Let Raven Kane show you.”
Author: JT Lawrence
This was such a fun read! Totally outside my typical comfort zone, but I’m so glad I decided to try something new. … The glue to this story for me was the characters; they are what truly made this a memorable read in a vast sea of futuristic stories that seem to be all the rage these days.
We pretty much begin with a bang as this book is gripping from page one.
Source: Review: Why You Were Taken
TITLE | We Are All Completely Beside Ourselves
AUTHOR | Karen Joy Fowler
STAR RATING | 4
ABOUT | Meet the Cooke family: Mother and Dad, brother Lowell, sister Fern, and our narrator, Rosemary, who begins her story in the middle. She has her reasons. “I spent the first eighteen years of my life defined by this one fact: that I was raised with a chimpanzee,” she tells us. “It’s never going to be the first thing I share with someone. I tell you Fern was a chimp and already you aren’t thinking of her as my sister. But until Fern’s expulsion, I’d scarcely known a moment alone. She was my twin, my funhouse mirror, my whirlwind other half, and I loved her as a sister.”
WHAT I LOVED ABOUT IT | Wholly original in concept and voice — jaunty, smart and heartbreaking — this is one of my tops reads of the year.
WHO I’D RECOMMEND IT TO | Anyone who enjoys witty yet emotionally gripping work, especially in the context of complicated family relationships.
FAVOURITE QUOTE |
“One day, a package of junior-sized tampons was left on my bed along with a pamphlet that looked technical and boring, so I didn’t read it. Nothing was ever said to me about tampons. It was just blind luck that I didn’t smoke them.”
TITLE | This is the Story of a Happy Marriage
AUTHOR | Ann Patchett
STAR RATING | 4
ABOUT | A vibrant and moving portrait of love, friendship, work, and the writing life.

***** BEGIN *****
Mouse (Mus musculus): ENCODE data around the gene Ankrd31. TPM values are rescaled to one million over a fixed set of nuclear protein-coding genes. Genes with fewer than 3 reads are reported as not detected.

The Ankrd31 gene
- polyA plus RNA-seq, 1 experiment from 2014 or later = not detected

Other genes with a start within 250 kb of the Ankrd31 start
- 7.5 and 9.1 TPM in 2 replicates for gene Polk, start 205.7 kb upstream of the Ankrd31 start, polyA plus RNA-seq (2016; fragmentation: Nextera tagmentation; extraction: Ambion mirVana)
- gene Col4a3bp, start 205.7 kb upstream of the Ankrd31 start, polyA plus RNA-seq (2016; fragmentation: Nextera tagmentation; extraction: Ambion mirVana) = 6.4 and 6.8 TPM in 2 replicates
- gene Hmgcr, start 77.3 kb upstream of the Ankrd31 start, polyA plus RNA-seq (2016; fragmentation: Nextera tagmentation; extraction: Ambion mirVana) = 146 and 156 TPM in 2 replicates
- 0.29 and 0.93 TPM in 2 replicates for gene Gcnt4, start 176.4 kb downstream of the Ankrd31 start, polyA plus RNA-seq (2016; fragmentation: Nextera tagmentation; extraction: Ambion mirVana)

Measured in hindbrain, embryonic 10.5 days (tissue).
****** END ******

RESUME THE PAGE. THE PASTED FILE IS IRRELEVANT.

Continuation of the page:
WHAT I LOVED ABOUT IT | I found her observations on writing as a profession at once consoling and encouraging.
WHAT I DIDN’T LOVE ABOUT IT | I would have liked more essays on her writing philosophy and process, but that’s just me.
WHO I’D RECOMMEND IT TO | Anyone who appreciates a witty, elegant collection of personal essays.
FAVOURITE QUOTE |
“The tricky thing about being a writer, or about being any kind of artist, is that in addition to making art you also have to make a living. My short stories and novels have always filled my life with meaning, but, at least in the first decade of my career, they were no more capable of supporting me than my dog was. But part of what I love about both novels and dogs is that they are so beautifully oblivious to economic concerns. We serve them, and in return they thrive. It isn’t their responsibility to figure out where the rent is coming from.”
TITLE | The Sisters Brothers
AUTHOR | Patrick DeWitt
STAR RATING | 4.5
ABOUT | An unforgettable tour de force tale — wearing a cowboy hat — about a pair of mismatched brothers bound by blood, violence, and love.
WHAT I LOVED ABOUT IT | The complex and compelling narration, and the eccentric cast of characters. Funny, brutal, and ultimately beautiful — I will read anything that DeWitt writes.
WHAT I DIDN’T LOVE ABOUT IT | That there isn’t a Coen brothers film adaptation.
WHO I’D RECOMMEND IT TO | Anyone who doesn’t like Westerns. This redeems the genre in every way.
Paige Nick, author of ‘A Million Miles from Normal,’ ‘This Way Up,’ ‘A Girl Walks into a Bar’ and her latest ‘Pens Behaving Badly’ was kind enough to post her review of my latest novel ‘Why You Were Taken’ on the fabulous Facebook book club The Good Book Appreciation Society.
It’s a goodie. Thank you Paige!
… It’s mostly set in a futuristic Joburg in 2021. Infertility is an epidemic. They have inflatable motorbike helmets and schmeat. Kirsten is a synaesthete (which means she hears and sees in colours and numbers because her senses get jumbled) with a fertility problem. And Seth is a hot-shot chemgineer who works for an underground biopunk truth organisation.
It’s a tightly wound and imaginative thriller. An enjoyable read that ticks along quickly and raises some really thought-provoking and terrifying questions about population growth and the future of bio/chemical/gene engineering.